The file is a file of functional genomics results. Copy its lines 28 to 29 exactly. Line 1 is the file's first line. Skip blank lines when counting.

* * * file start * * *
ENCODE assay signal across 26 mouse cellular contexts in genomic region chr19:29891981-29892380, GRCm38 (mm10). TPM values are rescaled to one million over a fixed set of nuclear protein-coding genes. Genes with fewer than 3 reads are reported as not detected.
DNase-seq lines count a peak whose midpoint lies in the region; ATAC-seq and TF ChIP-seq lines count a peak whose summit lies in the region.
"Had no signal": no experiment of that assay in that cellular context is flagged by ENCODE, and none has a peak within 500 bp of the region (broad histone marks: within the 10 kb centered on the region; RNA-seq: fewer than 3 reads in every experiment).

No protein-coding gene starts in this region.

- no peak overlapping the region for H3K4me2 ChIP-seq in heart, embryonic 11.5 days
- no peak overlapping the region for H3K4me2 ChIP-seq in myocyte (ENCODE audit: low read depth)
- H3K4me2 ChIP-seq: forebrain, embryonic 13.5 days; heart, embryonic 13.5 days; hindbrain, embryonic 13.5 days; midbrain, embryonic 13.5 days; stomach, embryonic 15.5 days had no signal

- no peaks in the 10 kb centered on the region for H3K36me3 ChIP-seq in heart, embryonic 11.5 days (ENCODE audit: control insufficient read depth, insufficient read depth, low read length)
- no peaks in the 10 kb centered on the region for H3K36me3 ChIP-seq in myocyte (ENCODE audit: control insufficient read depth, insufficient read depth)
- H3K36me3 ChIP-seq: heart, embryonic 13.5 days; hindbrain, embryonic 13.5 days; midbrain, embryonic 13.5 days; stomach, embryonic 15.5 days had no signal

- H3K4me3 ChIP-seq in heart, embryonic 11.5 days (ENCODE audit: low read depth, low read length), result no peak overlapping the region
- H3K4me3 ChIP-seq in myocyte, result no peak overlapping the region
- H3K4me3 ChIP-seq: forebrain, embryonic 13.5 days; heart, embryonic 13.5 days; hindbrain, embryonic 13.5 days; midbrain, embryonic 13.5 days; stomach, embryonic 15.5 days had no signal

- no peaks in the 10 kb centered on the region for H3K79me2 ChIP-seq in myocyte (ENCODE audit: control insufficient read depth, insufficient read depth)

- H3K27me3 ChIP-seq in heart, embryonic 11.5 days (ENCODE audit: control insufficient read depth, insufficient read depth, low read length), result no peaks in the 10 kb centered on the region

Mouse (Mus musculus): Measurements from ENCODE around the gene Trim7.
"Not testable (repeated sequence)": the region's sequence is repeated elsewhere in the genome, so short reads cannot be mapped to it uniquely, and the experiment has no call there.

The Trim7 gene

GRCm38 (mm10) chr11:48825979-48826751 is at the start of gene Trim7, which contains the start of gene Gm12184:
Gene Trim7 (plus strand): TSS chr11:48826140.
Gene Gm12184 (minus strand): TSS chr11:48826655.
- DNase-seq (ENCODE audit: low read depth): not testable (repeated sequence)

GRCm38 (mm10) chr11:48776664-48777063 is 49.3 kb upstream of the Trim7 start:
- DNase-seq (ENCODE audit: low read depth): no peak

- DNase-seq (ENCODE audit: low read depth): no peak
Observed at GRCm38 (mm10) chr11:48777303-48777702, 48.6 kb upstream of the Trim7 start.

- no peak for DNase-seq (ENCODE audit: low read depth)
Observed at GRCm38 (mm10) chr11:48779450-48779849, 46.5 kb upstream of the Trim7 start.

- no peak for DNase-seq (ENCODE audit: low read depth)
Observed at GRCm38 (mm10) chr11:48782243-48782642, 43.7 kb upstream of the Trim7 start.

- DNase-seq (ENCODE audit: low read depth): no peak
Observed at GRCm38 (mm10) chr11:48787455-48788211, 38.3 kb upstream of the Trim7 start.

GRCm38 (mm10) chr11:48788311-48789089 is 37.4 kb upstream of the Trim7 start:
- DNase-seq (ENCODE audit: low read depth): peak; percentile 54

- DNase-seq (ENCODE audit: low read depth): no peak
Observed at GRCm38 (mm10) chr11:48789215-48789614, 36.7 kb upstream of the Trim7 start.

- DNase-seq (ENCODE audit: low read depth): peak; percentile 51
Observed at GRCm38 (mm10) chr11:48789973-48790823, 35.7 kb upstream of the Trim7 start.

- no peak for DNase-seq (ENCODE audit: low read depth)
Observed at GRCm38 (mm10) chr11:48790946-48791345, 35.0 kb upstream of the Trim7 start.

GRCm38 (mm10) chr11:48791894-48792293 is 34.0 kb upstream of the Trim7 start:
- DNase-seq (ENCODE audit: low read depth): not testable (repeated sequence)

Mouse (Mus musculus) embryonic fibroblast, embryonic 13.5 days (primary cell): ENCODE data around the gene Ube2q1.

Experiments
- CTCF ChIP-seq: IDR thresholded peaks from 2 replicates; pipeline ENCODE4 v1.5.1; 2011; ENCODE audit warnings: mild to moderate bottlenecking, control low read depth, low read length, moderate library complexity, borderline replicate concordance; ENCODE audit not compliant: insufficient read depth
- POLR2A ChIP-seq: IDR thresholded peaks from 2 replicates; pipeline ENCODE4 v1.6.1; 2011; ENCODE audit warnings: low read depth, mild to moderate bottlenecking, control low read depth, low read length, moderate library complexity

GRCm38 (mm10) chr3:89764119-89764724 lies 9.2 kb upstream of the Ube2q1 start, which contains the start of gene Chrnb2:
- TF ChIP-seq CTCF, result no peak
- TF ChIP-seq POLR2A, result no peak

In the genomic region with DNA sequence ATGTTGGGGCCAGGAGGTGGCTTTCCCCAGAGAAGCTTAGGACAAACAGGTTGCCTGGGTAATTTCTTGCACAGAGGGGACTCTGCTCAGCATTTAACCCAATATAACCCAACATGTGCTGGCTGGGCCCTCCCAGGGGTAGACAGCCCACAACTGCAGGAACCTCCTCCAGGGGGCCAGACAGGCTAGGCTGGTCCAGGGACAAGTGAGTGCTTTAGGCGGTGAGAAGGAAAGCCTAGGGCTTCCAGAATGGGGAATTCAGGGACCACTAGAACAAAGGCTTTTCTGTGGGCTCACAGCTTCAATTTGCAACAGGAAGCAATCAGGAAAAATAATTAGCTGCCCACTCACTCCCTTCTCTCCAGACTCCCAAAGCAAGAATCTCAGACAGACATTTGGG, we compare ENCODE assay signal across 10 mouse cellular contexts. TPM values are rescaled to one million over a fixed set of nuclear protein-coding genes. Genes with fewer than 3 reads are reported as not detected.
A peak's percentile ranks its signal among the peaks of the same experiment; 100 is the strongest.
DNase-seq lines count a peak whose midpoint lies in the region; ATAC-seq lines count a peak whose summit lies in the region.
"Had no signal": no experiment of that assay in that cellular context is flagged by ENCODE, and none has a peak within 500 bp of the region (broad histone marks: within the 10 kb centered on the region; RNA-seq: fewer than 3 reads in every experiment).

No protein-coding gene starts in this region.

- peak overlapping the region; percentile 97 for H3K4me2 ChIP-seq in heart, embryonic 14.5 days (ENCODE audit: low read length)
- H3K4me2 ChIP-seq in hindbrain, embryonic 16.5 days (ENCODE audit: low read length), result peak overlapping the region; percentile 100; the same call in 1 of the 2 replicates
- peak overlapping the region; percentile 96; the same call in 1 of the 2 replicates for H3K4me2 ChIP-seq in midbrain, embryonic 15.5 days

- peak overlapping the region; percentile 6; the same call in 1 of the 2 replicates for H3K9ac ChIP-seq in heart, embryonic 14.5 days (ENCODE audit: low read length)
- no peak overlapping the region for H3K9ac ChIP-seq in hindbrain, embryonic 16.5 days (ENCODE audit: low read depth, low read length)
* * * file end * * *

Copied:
Observed at GRCm38 (mm10) chr11:48779450-48779849, 46.5 kb upstream of the Trim7 start.

- no peak for DNase-seq (ENCODE audit: low read depth)